Despite any circumstances I wanted to say thank you for this exceptional year. Very few of my friends and family have been hit by the virus and those who were are all well today. A lot of people I know have struggled economically, but because of personal initiative and help from the government most of them won’t suffer from serious consequences. Others struggled and still do struggle with social distancing, not going out, not seeing friends, home-office only. Despite the circumstances I had a lot of (mostly well distanced) experiences with friends and the privilege to get to know them better than before. This year was a lesson for everyone of us and I hope we all learned something important for our lives.
Thank you to everyone looking, reading and following and thank you to everyone who gets in touch from time to time and motivates me to continue hiking, writing and photographing.
Hugs to all of you and a very Happy New Year with hopefully a lot of great outdoor & travel experiences! Hike on!
We now had rain for many days and also a lot of time in the evenings because it wasn’t possible to meet friends and family because of Covid. So we thought it is time to bring the forest inside our living room and create some mythical forest creatures, elves, leprechauns and angels.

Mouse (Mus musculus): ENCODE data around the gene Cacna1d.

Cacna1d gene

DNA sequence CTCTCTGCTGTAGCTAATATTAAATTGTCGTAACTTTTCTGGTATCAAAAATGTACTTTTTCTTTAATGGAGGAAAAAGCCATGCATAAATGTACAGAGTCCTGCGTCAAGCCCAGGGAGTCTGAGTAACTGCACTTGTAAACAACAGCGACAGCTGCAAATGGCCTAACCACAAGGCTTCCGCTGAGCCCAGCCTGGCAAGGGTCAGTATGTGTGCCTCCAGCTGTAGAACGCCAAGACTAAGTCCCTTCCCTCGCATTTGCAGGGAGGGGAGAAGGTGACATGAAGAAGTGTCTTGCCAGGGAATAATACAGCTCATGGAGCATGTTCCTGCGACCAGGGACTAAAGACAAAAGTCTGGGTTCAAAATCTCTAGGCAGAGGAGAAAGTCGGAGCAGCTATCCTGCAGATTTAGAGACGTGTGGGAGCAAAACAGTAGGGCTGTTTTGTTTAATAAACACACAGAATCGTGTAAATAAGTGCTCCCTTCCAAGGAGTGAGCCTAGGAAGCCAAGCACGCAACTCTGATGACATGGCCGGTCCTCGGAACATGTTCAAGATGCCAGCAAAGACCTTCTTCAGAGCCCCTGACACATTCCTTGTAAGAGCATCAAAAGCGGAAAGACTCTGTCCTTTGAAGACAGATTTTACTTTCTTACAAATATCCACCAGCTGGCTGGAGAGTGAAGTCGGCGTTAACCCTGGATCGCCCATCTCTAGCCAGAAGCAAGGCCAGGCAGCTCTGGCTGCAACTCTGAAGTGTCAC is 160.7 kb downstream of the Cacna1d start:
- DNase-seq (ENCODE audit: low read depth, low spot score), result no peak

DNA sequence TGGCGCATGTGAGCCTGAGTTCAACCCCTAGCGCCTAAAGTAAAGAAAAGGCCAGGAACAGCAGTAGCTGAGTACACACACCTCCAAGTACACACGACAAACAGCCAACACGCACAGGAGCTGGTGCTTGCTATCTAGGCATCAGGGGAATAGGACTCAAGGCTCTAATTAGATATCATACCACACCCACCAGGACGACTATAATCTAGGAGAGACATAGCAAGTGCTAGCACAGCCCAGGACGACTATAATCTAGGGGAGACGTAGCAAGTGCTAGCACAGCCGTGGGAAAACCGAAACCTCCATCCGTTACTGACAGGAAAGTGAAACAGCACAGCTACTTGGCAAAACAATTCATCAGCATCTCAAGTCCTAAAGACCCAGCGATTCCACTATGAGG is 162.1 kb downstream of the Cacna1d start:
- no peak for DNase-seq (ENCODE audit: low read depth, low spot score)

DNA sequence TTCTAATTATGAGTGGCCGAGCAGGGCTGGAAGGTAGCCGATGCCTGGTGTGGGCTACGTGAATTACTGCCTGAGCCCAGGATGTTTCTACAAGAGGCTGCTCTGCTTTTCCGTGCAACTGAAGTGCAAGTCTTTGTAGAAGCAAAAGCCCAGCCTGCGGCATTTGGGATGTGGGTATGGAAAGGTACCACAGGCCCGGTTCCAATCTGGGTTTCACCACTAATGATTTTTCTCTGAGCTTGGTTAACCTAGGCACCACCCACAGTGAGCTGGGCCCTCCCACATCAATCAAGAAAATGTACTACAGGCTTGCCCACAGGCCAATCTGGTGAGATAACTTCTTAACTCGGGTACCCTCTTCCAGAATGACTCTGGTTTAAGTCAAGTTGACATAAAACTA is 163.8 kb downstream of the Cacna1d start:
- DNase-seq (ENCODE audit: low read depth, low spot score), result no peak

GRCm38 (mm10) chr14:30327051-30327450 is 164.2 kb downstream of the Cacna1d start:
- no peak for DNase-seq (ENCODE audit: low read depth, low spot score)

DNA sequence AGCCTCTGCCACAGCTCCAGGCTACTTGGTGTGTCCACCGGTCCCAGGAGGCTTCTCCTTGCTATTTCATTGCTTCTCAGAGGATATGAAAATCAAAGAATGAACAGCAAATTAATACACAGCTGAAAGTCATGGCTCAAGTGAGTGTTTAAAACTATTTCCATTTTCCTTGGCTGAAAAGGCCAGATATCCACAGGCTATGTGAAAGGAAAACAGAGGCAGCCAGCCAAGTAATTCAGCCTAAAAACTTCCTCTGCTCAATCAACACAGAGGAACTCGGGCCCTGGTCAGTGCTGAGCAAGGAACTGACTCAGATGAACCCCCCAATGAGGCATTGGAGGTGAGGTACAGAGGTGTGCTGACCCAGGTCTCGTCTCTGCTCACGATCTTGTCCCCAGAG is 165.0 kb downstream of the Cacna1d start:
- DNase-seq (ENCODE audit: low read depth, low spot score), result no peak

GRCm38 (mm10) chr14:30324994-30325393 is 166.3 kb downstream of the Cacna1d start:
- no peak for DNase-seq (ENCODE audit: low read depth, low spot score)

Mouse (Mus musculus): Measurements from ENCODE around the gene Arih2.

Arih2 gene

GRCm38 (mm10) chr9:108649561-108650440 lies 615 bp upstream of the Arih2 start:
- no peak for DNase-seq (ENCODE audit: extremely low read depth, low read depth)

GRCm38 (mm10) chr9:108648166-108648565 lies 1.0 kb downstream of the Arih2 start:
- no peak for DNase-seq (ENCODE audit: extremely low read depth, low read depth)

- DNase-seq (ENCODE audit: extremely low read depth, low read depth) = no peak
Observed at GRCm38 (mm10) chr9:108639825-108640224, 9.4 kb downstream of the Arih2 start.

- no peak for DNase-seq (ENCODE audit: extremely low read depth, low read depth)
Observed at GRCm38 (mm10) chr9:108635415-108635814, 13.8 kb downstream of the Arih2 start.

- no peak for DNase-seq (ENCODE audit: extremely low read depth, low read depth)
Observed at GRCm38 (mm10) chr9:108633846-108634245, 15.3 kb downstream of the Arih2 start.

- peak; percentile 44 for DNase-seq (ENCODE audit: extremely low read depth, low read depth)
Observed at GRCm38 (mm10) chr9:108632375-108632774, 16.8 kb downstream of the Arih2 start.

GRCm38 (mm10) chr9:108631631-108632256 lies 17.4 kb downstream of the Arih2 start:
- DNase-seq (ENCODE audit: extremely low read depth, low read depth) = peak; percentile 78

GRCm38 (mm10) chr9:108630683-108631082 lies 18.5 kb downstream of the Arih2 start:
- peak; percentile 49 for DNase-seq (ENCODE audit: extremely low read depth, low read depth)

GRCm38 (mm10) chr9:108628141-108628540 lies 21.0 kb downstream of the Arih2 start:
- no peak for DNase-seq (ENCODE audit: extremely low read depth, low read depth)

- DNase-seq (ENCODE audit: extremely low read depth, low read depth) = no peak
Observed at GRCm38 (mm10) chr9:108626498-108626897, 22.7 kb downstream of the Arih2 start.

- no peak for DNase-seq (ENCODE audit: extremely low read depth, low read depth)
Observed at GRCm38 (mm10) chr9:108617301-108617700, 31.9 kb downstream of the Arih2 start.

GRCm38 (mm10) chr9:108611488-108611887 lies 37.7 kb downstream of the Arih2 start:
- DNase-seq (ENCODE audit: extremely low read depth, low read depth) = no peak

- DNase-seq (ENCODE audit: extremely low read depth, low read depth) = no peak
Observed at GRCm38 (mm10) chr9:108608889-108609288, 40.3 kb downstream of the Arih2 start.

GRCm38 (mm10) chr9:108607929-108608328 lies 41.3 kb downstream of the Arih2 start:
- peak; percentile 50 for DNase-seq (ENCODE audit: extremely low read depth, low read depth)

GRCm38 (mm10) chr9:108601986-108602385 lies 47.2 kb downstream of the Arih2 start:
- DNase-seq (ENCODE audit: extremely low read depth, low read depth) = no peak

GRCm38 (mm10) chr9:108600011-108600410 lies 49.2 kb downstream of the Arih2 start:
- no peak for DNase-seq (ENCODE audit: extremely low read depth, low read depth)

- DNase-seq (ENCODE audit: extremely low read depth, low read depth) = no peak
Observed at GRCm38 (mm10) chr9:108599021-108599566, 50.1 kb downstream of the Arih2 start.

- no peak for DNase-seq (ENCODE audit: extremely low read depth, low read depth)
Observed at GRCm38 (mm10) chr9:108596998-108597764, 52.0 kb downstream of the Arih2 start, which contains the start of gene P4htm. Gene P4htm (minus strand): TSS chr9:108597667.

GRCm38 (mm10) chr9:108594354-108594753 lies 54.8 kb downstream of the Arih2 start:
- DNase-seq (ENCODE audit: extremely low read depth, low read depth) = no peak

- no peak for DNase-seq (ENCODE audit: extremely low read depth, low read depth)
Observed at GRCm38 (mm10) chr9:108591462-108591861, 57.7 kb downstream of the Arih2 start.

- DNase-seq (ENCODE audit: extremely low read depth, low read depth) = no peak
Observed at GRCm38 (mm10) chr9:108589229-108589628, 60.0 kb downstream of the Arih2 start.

Short glimpses into the history of Buchenwald Concentration Camp: Making money with slavery, the history of the gate, kids with weapons, the double life of the nazis, the uptight research for a prove of the jewish race, Buchenwald memorial today
My man got a wildlife camera for his birthday from his parents and now he is complaining that this is much more a present for me than for him 🙂 (In reality he is quite happy, that I deal with the crappy 90s interface of the thing).
Some years ago I visited an exhibition in the Bauhaus Archive in Berlin and only there I became aware that famous architect Egon Eiermann not only built part of a hotel in my hometown Buchen im Odenwald, but also several settlements for post-war refugees in 1947.
In 1946 Magnani, a priest from Hettingen, and Egon Eiermann made plans to build houses for the numerous refugees coming from the East to Baden. The settlers were strictly selected by ethical criteria (“no people caught with lies, theft or adultery”) – and had to build the houses mostly on their own.
Today it is possible to visit one of the simple houses which perfectly shows the different stadiums of occupancy – for example by not (always) recreating the original parts, but by leaving 40s, 60s and 80s taste of the residents shine through.
We’ve been lucky to have a guided tour by one of the former students of Eiermann. And I strongly recommend a visit for every friend of modern architecture.
Please look for opening hours and more history (German language) on the website.
Other Eiermann houses in Hettingen and Buchen today